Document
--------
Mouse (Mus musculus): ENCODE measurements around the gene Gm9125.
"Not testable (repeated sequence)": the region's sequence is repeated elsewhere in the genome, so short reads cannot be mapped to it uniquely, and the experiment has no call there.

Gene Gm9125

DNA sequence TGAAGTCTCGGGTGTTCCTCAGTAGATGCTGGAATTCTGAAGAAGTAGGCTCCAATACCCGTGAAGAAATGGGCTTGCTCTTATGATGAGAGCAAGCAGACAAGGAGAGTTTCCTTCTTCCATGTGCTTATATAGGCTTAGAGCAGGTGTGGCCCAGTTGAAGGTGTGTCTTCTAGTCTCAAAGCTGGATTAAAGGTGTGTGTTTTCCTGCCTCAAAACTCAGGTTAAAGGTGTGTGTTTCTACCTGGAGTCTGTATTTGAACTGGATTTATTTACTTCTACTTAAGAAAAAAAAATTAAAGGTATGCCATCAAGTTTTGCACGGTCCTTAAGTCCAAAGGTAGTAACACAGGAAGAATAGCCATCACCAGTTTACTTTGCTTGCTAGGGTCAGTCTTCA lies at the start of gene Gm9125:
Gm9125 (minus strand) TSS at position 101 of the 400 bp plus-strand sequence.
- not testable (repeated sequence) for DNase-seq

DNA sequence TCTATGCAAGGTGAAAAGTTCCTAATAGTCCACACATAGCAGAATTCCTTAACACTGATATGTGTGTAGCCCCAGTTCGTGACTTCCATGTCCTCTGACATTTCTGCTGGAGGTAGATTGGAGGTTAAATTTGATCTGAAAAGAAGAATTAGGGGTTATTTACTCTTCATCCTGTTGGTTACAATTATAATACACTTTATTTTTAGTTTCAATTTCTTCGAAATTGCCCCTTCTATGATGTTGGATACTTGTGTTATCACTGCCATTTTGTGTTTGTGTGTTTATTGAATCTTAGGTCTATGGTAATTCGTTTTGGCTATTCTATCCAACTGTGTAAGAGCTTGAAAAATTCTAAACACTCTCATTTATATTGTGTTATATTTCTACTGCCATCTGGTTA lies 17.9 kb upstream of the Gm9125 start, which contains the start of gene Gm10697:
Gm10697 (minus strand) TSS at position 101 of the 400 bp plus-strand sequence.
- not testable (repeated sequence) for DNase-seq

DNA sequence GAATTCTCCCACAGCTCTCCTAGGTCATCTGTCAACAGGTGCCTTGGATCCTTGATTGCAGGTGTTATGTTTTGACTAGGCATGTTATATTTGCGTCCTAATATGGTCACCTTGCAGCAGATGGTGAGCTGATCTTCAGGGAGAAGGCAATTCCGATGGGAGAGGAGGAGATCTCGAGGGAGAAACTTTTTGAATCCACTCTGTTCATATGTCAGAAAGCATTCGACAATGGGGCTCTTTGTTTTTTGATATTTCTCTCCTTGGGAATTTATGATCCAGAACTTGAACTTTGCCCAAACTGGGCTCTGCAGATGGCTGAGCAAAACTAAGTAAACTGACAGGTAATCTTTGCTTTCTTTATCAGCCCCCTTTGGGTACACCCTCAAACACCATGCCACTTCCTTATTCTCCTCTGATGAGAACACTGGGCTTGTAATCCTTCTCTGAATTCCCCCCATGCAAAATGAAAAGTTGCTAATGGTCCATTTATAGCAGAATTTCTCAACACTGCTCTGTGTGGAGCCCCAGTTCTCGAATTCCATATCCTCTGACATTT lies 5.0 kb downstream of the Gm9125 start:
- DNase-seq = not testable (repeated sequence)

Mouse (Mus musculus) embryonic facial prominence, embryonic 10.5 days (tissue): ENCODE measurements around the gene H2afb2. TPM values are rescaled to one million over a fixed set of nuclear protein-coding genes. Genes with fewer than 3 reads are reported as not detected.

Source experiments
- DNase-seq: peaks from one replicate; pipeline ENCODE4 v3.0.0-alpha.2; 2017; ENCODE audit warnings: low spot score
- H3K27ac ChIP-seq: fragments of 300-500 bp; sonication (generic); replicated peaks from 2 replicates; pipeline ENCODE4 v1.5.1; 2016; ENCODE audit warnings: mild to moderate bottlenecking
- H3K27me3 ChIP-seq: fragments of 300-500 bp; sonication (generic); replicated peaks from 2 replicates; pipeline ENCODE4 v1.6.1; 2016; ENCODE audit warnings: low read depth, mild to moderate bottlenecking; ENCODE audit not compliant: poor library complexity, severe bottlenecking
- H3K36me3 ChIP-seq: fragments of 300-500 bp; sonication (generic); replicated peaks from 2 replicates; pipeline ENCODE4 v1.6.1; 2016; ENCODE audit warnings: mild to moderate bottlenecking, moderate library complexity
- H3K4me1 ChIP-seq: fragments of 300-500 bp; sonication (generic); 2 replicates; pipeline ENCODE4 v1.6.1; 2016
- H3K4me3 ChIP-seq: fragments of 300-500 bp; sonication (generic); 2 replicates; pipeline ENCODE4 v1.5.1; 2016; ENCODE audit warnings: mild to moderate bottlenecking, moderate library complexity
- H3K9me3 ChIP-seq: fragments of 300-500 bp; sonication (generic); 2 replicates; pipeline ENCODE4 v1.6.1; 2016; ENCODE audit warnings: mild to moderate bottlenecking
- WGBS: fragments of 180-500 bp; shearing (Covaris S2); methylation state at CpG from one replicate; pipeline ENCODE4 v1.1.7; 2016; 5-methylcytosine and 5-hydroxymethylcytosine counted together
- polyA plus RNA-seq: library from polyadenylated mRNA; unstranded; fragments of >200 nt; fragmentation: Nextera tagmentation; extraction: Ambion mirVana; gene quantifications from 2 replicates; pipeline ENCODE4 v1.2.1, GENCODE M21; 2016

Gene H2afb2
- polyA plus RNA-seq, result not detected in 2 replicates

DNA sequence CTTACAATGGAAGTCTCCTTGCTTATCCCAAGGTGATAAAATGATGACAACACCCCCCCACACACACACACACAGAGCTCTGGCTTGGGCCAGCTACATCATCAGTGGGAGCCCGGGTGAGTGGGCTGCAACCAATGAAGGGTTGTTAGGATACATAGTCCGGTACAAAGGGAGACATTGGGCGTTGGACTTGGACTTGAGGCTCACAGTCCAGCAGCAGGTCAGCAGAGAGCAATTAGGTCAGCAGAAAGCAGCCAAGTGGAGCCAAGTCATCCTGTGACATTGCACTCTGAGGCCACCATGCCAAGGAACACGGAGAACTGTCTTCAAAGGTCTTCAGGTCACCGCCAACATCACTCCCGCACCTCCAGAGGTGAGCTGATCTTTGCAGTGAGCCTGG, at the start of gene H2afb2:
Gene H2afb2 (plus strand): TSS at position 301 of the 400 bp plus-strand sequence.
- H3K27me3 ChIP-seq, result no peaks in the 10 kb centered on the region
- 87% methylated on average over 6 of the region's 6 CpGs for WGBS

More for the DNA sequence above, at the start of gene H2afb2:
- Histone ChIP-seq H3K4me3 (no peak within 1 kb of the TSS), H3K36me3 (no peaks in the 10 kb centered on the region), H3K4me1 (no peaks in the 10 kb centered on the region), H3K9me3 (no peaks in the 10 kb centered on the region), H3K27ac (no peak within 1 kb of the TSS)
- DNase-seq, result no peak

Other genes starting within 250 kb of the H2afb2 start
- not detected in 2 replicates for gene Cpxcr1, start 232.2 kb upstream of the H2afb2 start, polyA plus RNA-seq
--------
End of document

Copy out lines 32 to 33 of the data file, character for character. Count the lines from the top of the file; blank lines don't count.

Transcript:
Other genes starting within 250 kb of the H2afb2 start
- not detected in 2 replicates for gene Cpxcr1, start 232.2 kb upstream of the H2afb2 start, polyA plus RNA-seq